Settling the Score: Satellite Star Sets Sights On State Return
By Robert Hughes // April 15, 2012
BREVARD COUNTY • SATELLITE BEACH, FLORIDA – As she winds up to pitch, Carleigh Fales pokes her right elbow out a bit as if she’s reaching for a six-shooter at her side.
Tall and intense, the pinkish ribbon in her hair makes her no less intimidating than a gunslinger facing down an opposing batter. Her results speak for themselves.
Going into tonight’s 7 p.m. Class 4A District 8 tournament opener at Satellite High School, the senior pitcher for the Scorpions softball team had a 10-5 record, with a 1.58 ERA and 144 strike outs in 124 innings pitched. She also is batting.400 this season with a homer and 15 RBIs.
Unfortunately, the Wild West analogy can be carried further for Fales, as she’s a bit of an “outlaw” in these here parts, because she’s been firing off some pitches deemed illegal by the lawmen otherwise known as umpires.
Illegal pitches aren’t uncommon in softball, as a pitcher must drag her foot without lifting it through her motion even as she puts all her strength into a pitch. It can be difficult to avoid an entire game, and difficult to detect.
But for Fales, the illegal-pitch situation came to head at the worst possible time last year, when the Scorpions were in the state 3A championship game.
In that state final, the senior was called for an incredible 14 illegal pitches after going the entire season without getting “more than a few” in any game, according to her coach.
Since the penalty for such pitches changes strikes to balls and advances runners, the obstacle was too big, and Satellite lost the title game 10-3.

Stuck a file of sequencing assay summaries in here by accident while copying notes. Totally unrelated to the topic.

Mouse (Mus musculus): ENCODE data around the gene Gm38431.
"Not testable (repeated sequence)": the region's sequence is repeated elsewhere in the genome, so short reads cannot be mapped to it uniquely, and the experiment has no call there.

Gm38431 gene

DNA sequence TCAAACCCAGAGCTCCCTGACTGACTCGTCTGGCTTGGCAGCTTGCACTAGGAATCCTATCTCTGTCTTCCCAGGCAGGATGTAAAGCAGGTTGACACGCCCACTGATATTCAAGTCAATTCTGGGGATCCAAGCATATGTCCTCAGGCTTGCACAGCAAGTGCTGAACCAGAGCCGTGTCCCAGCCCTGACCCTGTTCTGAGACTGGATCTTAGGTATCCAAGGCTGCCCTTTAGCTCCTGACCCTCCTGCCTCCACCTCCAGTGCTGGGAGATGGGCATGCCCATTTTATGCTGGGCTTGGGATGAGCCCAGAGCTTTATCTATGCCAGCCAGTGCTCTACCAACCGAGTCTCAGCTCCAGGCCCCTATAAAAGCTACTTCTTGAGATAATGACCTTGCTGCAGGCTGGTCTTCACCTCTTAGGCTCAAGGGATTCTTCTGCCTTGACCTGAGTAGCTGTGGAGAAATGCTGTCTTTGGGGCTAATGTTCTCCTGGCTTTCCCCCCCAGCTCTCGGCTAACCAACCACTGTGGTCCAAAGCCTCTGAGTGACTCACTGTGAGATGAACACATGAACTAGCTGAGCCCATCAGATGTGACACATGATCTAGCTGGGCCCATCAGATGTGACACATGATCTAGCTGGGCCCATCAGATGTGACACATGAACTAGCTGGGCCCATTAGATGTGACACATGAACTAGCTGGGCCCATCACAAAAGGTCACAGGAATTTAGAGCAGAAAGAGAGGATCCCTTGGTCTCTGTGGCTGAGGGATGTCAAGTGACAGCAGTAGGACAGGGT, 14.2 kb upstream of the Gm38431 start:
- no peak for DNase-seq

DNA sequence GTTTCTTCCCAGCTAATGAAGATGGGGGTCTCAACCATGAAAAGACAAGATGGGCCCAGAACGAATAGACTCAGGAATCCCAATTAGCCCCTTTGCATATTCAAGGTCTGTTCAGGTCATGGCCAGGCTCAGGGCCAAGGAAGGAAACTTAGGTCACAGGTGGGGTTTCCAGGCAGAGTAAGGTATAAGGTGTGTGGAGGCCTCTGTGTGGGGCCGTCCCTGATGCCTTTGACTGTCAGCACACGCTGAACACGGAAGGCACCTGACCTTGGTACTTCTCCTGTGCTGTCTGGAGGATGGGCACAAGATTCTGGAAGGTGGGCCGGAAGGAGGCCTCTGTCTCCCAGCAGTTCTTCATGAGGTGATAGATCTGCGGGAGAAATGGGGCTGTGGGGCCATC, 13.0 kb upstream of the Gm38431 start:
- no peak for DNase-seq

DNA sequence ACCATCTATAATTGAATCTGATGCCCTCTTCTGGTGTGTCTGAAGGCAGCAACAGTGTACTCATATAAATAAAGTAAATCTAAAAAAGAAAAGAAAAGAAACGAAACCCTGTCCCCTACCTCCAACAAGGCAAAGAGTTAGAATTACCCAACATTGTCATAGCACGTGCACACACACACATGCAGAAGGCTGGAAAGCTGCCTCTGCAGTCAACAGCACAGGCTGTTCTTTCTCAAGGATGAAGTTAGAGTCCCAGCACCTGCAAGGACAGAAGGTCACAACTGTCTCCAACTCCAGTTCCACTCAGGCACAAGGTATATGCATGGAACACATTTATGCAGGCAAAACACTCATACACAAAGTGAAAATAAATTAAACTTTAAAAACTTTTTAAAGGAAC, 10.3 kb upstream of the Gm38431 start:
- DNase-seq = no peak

So you could throw a redemption theme into Fales’ gunfighter tale, but she’s quick to say that’s not her driving force.
“We’re expecting to get back to state again this year,” Fales said.
And her coach, Andy Crooks, has many reasons to echo that confidence, starting with what he saw in that title game last year.
“The girls were fantastic about (the game), really,” he said. “We came out of that game pumped.”
Fales has signed to play at Indian River State College next year and rules allow that she can work with that school’s pitching coach, Christine Cochrane, now.
But illegal pitches aren’t even on the radar during their workouts.
“She’s never mentioned illegal pitches,” Fales said. “We just work on mechanics.”
Crooks said he hasn’t given illegal pitches “a thought” — at least, that is, until a certain reporter “had to bring it up right now.”
“It’s all about mechanics,” he said. “We’re trying to get her to keep her front side down when she pitches, and that might help.”
On Yonder Pitching Rubber Stands A Gunslinger
The Scorpions have their focus on the present, as their undefeated record and No. 2 state 4A ranking attest.
But Fales also has to be looking forward to the fall.
The youngest of Randy and Dianne Fales’ six daughters, Carleigh will be following the footsteps of her sister, Courtney, who played both for the Scorps and IRSC, so she feels comfortable about heading to the Fort Pierce campus in August.
She also knows college ball is a whole different game.
“Yeah, I know how it will be,” Fales said. “You wake up, you lift weights, go to practice, work out some more, then it’s study hall, maybe eat and then sleep and then do it all over again.”
Crooks was more succinct.
“It’s almost like a job,” he said. “It’s a fun job, and it’ll get her places, but it’s a job.” In college, “everybody’s going to be a better hitter. There is no bottom of the lineup.”
Crooks’ job is to get his senior-laden team back where they were last year. This year, that has meant trying players at new positions.
“With our position changes, we’re still a work in progress,” he said. “We’ve had some good wins, but we’re still not playing our best yet. Of course, that can be a good thing: That’s what happened last year.”
There’s one position he’s not concerned with, however.
On yonder pitching rubber stands a gunslinger.